• Dear Karyn,
      Thank you for your kind words, support and for sharing your struggles with me. I am so glad that you have a psychologist you feel comfortable with That you can laugh and cry with; everyone needs support.
      Together we can make those silent words louder in time.
      The knowledge that so many souls struggle with ED, ASD and more gave me the courage to speak up for those who need help. I needed to trust in myself to show my vulnerability and rawness and accept the good and bad that may come along with using my love of writing with others who may need it. I hope people can replace my diagnosis with others to help them, too; many forms of Mental Health can have these challenges. Unfortunately, there is just so few resources in Eating Disorders, as we all well know. I hope you know that even when you’re at home alone, in your darkest, you can remember that there are amazing Advocates like June, who have brought light to help people who feel alone, go online, write, call someone and know your worth. The misconception is that people on the spectrum are stigmatised negatively; in reality, though we may lack the ability to communicate verbally, that doesn’t mean we don’t have other ways. We also can have fantastic intuition, especially loved ones. You learn a new form of bonding, and it is beautiful.
      Time is a notion of the event’s when to start and when to stop, repeat, when you have no start and stop it is continuous and can feel as though you’re in limbo; life never stops, though. People can stop, but time does not. I wanted to let people know that you are worth every minute of the day and remember to keep trying and never give up. The deep-rooted problem isn’t what’s on your plate, scales I agree, it’s just the stepping stone, as my dad says ”small steps” we will get there. I want to feed my brain, it deserves it, I deserve it, we all do. The disorder is not your friend, and it’s the unfortunate need for control, we can’t control everything in life, and I am only just learning what is within my circle of control. Learning my circle helps me narrow things down and be more at ease that sometimes I can only control how I respond. Thank you for taking the time to read my story. I truly wish you well and all the best. Sarah 🙂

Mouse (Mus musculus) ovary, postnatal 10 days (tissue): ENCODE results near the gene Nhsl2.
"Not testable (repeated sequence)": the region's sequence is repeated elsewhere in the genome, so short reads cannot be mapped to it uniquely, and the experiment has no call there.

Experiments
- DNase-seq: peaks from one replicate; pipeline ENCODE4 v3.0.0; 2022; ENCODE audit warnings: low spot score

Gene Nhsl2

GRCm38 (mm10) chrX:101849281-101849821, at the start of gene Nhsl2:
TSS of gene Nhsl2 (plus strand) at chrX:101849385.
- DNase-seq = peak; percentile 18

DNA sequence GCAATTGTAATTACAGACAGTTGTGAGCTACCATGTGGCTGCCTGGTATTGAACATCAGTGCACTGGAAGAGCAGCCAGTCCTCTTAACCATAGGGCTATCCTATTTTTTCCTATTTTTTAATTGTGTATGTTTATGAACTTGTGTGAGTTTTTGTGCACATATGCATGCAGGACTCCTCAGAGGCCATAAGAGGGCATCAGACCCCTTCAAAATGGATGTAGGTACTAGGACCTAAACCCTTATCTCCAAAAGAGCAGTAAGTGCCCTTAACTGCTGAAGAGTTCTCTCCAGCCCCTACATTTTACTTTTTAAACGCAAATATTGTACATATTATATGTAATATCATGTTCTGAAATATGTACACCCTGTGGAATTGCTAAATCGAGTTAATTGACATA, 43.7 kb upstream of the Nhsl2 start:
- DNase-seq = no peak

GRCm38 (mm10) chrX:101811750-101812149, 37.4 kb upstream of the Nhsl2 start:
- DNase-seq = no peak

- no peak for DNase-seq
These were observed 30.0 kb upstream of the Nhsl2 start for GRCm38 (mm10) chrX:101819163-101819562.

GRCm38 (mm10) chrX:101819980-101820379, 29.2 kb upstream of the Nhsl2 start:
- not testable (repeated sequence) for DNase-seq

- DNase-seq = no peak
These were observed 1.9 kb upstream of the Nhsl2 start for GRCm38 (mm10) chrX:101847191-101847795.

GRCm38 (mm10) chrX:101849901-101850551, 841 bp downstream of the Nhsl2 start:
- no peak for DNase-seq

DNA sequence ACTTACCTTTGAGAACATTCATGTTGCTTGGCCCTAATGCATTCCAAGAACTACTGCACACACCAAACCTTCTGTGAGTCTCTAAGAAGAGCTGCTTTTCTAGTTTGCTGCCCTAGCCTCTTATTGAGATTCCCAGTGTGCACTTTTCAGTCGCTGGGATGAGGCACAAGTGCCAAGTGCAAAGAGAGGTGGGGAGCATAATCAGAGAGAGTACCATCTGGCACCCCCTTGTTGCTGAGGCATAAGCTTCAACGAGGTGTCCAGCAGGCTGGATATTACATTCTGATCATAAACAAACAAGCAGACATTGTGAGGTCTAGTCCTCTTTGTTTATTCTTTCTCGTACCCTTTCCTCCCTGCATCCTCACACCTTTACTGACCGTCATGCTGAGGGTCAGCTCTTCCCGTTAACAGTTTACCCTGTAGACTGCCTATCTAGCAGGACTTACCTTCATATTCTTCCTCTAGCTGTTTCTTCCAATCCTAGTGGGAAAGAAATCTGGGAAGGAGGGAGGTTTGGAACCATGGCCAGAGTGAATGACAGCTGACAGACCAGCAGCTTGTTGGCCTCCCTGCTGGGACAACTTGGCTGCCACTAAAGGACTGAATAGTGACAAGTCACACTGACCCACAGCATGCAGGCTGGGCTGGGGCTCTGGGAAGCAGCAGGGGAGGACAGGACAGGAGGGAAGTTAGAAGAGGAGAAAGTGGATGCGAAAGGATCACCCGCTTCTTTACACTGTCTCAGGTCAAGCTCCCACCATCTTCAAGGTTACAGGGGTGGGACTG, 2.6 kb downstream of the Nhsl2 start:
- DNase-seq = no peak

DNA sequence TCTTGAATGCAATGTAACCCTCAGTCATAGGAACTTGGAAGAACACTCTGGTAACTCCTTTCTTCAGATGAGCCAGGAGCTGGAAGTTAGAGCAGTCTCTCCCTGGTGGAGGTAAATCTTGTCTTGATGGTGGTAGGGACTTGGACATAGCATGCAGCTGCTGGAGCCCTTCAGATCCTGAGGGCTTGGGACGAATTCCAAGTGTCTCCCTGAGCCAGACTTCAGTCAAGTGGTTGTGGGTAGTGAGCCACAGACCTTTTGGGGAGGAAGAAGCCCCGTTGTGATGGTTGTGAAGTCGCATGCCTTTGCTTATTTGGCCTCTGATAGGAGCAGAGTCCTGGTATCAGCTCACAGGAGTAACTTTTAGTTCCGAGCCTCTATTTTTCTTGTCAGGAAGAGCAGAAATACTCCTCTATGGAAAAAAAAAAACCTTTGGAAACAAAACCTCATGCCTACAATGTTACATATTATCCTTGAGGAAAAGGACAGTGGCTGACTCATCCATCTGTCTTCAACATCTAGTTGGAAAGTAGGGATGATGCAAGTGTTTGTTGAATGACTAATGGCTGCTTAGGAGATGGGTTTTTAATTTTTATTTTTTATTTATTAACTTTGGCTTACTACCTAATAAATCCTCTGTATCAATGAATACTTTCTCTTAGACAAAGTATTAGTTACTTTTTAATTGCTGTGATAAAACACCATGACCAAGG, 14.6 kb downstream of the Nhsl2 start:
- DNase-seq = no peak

2. Jesse Meyer says:

    Beautifully written piece of writing. It gave me a glimpse through the cracks of what Sarah is going through. Although I will never know the pain of having an eating disorder a picture was really painted. I hope strength never leaves and help is found.

    • Barbel collins says:

      Dear dear Sarah.
      I know you struggle to see what I see. Your words are so profound.
      Your writing skills are prolific and raw and oh so honest.
      You will keep fighting as that is who you are. You will overcome this dreadful illness- keep fighting.
      If anyone can get to the masses to understand that there needs to be specific funding for anorexia nervosa it is you. You are above intelligent and you have amazing ability with your honesty and passion to attract an vast and broad audience. Never give up. Xx

    • Sarah Bailey says:

      Thank you Jesse ❤️